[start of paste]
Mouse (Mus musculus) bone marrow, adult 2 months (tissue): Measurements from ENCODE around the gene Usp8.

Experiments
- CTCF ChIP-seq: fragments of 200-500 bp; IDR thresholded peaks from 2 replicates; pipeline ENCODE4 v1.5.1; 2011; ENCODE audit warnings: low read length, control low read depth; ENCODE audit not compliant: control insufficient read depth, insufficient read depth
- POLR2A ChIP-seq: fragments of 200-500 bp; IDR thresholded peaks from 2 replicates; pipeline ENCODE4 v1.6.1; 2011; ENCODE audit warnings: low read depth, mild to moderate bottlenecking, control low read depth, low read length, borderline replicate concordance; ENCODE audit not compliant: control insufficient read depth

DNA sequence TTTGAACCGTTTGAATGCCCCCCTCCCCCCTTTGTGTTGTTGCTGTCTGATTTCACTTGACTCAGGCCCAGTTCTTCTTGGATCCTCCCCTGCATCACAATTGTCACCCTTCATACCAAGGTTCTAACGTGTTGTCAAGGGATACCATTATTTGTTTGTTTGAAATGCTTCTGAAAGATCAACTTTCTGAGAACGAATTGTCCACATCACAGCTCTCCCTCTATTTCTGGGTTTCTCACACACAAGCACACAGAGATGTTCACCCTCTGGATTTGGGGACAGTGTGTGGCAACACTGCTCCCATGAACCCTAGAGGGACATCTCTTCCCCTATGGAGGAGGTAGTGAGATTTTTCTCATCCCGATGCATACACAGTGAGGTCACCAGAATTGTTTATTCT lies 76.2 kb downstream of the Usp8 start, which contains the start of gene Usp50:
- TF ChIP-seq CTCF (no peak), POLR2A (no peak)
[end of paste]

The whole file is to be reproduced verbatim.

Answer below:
Mouse (Mus musculus) bone marrow, adult 2 months (tissue): Measurements from ENCODE around the gene Usp8.

Experiments
- CTCF ChIP-seq: fragments of 200-500 bp; IDR thresholded peaks from 2 replicates; pipeline ENCODE4 v1.5.1; 2011; ENCODE audit warnings: low read length, control low read depth; ENCODE audit not compliant: control insufficient read depth, insufficient read depth
- POLR2A ChIP-seq: fragments of 200-500 bp; IDR thresholded peaks from 2 replicates; pipeline ENCODE4 v1.6.1; 2011; ENCODE audit warnings: low read depth, mild to moderate bottlenecking, control low read depth, low read length, borderline replicate concordance; ENCODE audit not compliant: control insufficient read depth

DNA sequence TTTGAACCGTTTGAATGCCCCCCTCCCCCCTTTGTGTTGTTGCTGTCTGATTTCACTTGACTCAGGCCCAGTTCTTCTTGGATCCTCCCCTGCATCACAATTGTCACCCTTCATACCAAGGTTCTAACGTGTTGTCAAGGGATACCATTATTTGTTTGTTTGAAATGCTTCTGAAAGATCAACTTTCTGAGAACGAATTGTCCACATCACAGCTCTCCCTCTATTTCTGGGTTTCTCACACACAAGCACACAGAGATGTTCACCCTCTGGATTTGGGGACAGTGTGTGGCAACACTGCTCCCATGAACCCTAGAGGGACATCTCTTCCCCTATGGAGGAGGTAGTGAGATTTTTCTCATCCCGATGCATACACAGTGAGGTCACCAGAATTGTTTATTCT lies 76.2 kb downstream of the Usp8 start, which contains the start of gene Usp50:
- TF ChIP-seq CTCF (no peak), POLR2A (no peak)